Tuesday, 7 August 2012
What To Do With an Extra Hour
The moon is low and orangey-gold in the sky lately, pulling us in and asking us to just linger awhile, don’t you just want to take a minute for a look?
Long before we sleep it’s glowing bright behind the trees in front, and long after we rise Benja is pointing it out from the back windows, “Daddy show moon! Daddy show moon!” as if he’s the first to ever have found it, and then we discover it anew, too.
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When we were camping this summer, I moved between irritable and annoyed and tense and anxious, because everything’s different and off-schedule and I smell bad and we’re all dirty and it’s so living-in-the-moment that it becomes so so too much for me.
Then, nearly every time we camped, it rained. I was miserable.
During one persistently long rain a friend, a mom with young kids like me so I don’t have any excuses, ran (ran!) into the rain with the kids, inviting them out, saying I’m going to get you and making them scream with delight and I wanted to cry. I wanted to be there, in her skin, able to just go with it, live in the freaking moment, but I was already on next-week-Tuesday, thinking about the mud on the camper floor and the musty clothes I’d have to wash twice and why can’t this just feel easy?
– – – –
Last week, on a night when we drove home too late, we all stared at that orange moon. I don’t know if she was pulling us in like the tide, but we were transfixed. We walked out into the cool, already damp grass and crisp dead leaves everywhere, and Audrey said she wanted to lay down and look at the stars. It was already too late and it was cold and the grass was wet but I said yes. Yes, lay down in the grass.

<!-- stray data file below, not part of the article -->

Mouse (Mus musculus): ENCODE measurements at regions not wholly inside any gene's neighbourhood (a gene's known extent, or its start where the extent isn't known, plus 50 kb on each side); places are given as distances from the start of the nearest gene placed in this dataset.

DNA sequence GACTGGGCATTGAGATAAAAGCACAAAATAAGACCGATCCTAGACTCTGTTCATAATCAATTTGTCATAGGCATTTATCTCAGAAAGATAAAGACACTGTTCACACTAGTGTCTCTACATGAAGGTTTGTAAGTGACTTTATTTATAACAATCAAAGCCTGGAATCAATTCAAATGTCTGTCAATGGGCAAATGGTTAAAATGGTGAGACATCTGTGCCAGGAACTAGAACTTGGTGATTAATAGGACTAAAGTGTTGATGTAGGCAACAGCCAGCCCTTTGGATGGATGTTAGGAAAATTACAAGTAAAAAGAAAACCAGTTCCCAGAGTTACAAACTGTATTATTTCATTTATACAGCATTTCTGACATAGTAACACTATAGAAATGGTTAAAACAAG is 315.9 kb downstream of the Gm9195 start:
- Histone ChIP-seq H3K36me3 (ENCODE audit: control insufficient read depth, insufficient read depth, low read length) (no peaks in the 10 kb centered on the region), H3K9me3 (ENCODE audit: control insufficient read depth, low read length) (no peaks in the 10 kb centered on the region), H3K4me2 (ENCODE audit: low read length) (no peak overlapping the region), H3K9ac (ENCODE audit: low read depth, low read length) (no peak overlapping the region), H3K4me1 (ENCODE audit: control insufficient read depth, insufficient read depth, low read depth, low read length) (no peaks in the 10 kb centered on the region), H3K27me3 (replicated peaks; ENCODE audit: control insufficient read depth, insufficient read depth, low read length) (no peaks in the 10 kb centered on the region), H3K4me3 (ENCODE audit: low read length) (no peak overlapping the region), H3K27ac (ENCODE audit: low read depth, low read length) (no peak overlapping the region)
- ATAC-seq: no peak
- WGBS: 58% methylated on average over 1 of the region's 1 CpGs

We were there, there was now, the moon was calling to us like a siren, and the universe asked for us to pause for just a minute and look up, together and separately, into the vast unknown and marvel.
A few days later, time marched on and we changed our clocks back an hour, but did we really gain anything?
But that night, the moon, so lovely and low and just so close you could run to it, the moon called to me and I said yes and I paused. I want to practice living there. That is, now.
Because I can grab this moment, then the next one, and when the writing itch comes along I can drop the laundry, half-folded, and come here and write, because this moment is calling for these words, and this moment, these.
So don’t fool yourself into thinking we’re really saving (or losing) anything by spinning the hands of our clocks.
We’re really just playing with our perception — and maybe that’s all that’s needed. New eyes to step back and see these moments, to really live in them, because that moon? That beauty really is a sight to behold. It would be a shame to miss it.
To get a better view, I recommend laying in the grass — or running in the rain.